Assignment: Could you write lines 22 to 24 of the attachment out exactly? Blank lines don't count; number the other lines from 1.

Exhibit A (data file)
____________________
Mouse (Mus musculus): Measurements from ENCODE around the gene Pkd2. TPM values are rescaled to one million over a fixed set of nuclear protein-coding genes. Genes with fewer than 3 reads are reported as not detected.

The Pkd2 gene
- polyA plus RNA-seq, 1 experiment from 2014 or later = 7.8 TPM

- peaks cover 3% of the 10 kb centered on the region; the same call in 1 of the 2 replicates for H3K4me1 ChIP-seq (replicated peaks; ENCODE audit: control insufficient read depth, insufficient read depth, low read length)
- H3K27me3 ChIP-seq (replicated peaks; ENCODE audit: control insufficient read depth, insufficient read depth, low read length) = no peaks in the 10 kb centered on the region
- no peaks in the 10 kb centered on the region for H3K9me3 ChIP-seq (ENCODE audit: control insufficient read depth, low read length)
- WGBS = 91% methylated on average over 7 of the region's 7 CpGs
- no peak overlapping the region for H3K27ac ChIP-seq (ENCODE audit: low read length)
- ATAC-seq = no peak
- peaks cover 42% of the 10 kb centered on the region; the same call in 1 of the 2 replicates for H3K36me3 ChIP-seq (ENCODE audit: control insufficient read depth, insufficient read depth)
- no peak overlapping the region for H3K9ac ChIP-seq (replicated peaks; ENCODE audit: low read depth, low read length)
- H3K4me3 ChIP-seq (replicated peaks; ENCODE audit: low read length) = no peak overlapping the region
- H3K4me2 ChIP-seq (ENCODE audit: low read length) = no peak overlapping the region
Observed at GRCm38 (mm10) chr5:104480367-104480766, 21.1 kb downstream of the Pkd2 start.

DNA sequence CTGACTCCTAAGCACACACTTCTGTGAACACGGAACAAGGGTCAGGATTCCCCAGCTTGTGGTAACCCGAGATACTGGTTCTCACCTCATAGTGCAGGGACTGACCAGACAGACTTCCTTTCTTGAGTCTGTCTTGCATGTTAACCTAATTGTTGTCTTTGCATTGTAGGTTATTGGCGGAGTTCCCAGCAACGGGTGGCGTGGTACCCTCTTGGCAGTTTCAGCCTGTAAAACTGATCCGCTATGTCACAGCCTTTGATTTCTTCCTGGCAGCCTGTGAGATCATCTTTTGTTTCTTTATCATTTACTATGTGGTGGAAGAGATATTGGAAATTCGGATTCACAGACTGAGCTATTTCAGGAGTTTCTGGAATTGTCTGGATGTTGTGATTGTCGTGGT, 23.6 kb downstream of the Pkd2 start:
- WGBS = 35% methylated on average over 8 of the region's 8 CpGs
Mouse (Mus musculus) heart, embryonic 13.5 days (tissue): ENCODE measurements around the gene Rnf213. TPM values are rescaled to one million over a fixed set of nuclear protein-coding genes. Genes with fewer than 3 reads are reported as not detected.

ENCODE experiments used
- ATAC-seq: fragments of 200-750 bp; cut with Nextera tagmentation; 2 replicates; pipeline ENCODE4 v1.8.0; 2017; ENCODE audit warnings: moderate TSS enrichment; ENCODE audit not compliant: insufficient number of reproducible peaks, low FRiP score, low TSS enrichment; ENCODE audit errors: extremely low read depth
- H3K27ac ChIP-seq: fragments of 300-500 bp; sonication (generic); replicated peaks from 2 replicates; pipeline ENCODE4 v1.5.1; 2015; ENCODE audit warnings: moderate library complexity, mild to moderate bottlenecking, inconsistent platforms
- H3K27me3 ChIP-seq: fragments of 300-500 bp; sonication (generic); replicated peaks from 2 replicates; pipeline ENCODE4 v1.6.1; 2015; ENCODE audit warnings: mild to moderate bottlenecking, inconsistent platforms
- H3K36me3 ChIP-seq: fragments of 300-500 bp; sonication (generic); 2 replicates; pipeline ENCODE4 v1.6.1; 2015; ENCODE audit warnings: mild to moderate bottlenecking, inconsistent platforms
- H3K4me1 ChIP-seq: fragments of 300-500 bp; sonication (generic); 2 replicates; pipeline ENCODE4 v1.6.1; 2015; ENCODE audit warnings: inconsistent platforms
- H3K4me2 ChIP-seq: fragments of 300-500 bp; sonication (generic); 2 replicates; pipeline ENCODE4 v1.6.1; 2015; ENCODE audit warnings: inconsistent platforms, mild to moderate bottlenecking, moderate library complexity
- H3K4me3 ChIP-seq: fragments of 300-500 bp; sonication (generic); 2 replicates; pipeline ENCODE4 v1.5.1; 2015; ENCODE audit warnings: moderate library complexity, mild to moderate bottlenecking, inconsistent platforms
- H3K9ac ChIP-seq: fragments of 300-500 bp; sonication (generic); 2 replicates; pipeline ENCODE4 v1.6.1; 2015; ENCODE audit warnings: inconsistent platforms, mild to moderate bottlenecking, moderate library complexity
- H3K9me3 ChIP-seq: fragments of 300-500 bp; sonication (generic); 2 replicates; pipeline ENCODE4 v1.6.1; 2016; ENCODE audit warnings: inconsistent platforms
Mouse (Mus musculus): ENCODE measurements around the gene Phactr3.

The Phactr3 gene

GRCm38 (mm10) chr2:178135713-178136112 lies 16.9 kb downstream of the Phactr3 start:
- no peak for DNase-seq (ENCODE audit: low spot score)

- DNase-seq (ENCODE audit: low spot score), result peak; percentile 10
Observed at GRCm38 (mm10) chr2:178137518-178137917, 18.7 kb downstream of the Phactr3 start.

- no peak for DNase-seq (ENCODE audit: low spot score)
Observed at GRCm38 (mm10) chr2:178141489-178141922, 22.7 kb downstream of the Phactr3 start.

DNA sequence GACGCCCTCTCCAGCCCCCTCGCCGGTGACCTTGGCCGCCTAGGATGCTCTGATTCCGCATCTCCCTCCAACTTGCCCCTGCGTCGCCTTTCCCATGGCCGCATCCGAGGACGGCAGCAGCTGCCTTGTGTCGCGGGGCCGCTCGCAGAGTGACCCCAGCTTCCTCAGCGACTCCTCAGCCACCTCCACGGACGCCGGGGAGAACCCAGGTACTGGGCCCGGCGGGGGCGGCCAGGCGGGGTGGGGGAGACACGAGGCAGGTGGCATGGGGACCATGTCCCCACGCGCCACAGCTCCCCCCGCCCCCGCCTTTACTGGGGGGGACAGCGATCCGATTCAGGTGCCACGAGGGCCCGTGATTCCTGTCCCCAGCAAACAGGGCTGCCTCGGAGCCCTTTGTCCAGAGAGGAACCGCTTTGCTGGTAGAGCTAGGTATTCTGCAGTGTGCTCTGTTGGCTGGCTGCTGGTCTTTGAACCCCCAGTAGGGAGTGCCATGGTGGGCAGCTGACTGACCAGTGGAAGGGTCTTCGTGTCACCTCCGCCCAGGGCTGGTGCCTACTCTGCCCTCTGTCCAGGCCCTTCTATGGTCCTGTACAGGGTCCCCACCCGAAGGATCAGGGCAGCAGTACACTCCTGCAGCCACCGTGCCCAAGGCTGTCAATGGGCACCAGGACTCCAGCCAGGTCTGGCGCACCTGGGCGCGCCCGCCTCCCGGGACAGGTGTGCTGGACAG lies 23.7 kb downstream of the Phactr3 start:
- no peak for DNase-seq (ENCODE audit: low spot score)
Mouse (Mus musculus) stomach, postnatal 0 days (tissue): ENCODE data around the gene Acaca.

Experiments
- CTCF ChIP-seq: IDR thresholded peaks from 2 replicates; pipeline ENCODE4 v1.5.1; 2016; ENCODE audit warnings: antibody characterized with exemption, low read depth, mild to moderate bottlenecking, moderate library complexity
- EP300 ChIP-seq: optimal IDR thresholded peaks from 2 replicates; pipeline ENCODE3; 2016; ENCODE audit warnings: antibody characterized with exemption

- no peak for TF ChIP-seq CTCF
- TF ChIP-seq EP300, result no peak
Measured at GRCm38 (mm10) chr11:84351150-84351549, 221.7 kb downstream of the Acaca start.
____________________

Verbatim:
- H3K36me3 ChIP-seq: fragments of 300-500 bp; sonication (generic); 2 replicates; pipeline ENCODE4 v1.6.1; 2015; ENCODE audit warnings: mild to moderate bottlenecking, inconsistent platforms
- H3K4me1 ChIP-seq: fragments of 300-500 bp; sonication (generic); 2 replicates; pipeline ENCODE4 v1.6.1; 2015; ENCODE audit warnings: inconsistent platforms
- H3K4me2 ChIP-seq: fragments of 300-500 bp; sonication (generic); 2 replicates; pipeline ENCODE4 v1.6.1; 2015; ENCODE audit warnings: inconsistent platforms, mild to moderate bottlenecking, moderate library complexity